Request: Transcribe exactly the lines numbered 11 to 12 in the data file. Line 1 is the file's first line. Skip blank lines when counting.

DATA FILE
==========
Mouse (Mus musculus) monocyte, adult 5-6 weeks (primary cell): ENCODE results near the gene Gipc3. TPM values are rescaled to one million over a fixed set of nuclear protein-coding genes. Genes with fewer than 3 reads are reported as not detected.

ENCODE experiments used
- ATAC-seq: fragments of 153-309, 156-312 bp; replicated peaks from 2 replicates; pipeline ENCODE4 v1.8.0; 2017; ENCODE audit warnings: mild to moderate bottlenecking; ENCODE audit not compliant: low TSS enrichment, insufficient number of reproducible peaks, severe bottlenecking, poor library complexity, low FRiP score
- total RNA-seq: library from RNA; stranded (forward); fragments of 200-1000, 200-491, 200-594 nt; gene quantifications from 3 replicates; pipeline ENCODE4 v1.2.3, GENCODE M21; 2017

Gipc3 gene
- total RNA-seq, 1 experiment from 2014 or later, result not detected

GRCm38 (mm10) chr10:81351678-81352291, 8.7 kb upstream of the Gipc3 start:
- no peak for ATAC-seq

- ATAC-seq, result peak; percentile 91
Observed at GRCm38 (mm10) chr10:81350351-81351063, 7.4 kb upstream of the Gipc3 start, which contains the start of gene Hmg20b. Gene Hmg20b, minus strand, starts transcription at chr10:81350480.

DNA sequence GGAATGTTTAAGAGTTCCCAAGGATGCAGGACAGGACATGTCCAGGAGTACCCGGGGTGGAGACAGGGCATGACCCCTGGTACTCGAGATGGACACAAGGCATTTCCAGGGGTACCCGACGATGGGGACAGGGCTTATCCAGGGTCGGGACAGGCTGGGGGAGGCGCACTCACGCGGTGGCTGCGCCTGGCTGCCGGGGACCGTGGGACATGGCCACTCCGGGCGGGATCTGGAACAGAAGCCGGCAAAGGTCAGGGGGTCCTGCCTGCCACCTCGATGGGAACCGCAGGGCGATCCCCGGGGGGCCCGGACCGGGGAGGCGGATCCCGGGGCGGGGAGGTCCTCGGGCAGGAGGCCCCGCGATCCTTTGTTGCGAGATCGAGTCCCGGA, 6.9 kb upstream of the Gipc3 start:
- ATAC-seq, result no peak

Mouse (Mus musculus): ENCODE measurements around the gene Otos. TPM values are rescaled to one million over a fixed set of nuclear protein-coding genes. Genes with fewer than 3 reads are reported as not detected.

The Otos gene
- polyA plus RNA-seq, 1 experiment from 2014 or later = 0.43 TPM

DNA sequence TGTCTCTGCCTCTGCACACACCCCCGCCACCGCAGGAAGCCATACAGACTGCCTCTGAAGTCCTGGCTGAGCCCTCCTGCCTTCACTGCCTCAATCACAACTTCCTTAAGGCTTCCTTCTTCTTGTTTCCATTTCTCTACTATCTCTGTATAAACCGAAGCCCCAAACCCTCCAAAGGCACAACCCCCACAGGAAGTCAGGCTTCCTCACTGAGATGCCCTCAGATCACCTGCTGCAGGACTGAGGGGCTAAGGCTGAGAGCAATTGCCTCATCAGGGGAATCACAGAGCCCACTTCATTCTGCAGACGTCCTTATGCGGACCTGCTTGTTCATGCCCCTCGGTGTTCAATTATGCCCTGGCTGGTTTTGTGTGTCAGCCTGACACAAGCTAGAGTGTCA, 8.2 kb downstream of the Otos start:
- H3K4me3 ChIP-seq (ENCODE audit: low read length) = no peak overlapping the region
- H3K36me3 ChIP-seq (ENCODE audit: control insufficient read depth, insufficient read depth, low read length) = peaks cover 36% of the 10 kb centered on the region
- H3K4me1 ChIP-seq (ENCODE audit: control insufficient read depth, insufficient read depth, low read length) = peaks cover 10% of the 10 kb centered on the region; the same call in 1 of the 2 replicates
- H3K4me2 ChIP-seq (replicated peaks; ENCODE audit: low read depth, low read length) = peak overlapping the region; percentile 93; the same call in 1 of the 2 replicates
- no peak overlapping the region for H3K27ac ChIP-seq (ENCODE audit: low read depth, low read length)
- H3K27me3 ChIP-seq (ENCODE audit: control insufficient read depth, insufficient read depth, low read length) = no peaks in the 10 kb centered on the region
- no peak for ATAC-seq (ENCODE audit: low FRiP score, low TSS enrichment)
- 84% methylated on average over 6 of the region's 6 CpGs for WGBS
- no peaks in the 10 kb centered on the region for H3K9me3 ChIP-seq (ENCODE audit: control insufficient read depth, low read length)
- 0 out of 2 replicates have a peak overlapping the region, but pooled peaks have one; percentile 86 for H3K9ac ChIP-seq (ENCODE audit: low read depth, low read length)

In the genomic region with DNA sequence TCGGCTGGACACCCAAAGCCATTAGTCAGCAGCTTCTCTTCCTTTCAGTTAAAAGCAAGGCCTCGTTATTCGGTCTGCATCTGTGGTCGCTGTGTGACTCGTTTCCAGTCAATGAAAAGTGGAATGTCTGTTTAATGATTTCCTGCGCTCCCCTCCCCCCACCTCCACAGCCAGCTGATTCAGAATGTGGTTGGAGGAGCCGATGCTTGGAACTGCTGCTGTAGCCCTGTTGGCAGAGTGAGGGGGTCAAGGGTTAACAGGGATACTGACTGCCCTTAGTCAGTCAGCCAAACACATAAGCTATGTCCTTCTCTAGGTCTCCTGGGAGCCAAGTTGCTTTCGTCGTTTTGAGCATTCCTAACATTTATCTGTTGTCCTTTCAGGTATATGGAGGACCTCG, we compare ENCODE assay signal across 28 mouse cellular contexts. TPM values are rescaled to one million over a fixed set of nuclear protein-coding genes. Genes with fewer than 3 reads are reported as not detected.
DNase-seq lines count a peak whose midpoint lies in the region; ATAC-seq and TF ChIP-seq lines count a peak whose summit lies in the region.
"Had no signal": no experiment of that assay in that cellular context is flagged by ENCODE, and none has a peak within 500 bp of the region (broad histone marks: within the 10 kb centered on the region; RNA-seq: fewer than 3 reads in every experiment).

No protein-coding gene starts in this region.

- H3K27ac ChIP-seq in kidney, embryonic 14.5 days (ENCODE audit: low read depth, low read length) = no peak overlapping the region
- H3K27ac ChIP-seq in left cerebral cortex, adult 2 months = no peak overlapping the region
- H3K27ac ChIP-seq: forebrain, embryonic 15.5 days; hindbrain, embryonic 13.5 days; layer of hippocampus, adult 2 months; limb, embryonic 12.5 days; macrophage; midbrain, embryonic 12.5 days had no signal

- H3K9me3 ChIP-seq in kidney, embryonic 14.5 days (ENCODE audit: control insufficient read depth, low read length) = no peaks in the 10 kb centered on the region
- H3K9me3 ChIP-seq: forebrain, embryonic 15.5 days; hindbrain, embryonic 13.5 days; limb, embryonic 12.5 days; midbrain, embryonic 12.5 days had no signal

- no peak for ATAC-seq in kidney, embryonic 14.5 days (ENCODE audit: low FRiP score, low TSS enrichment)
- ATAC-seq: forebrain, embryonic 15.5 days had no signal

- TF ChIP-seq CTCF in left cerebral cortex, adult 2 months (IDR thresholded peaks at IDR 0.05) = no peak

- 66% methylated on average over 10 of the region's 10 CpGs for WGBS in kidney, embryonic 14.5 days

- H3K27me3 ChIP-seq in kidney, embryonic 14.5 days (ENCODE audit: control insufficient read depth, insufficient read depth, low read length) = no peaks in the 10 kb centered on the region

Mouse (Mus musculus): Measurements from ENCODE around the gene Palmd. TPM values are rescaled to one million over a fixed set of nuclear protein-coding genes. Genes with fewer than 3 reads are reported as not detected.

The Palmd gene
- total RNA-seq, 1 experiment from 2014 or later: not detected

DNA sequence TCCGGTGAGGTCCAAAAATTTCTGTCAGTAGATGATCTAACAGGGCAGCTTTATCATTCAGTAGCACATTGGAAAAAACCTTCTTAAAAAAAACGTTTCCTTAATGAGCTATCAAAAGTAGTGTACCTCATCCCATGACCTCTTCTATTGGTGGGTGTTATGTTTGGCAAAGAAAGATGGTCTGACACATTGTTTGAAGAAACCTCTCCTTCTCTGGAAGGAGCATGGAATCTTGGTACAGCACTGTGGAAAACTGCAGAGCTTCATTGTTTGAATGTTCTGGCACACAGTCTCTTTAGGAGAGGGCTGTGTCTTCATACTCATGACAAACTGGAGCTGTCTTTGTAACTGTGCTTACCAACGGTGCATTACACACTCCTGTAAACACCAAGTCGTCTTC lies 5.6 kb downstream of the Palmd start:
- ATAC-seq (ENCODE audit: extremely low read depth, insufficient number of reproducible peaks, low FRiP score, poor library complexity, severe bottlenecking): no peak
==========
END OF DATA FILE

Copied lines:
DNA sequence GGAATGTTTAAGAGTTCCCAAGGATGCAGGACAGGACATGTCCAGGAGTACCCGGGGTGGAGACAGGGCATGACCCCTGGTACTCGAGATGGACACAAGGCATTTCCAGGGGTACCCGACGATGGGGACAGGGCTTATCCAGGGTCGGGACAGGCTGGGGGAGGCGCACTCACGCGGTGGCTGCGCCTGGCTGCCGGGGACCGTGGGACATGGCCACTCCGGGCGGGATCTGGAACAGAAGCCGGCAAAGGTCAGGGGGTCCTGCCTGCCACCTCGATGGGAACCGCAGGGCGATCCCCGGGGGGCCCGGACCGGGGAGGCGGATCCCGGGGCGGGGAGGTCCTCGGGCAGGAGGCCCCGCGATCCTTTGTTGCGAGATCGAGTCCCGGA, 6.9 kb upstream of the Gipc3 start:
- ATAC-seq, result no peak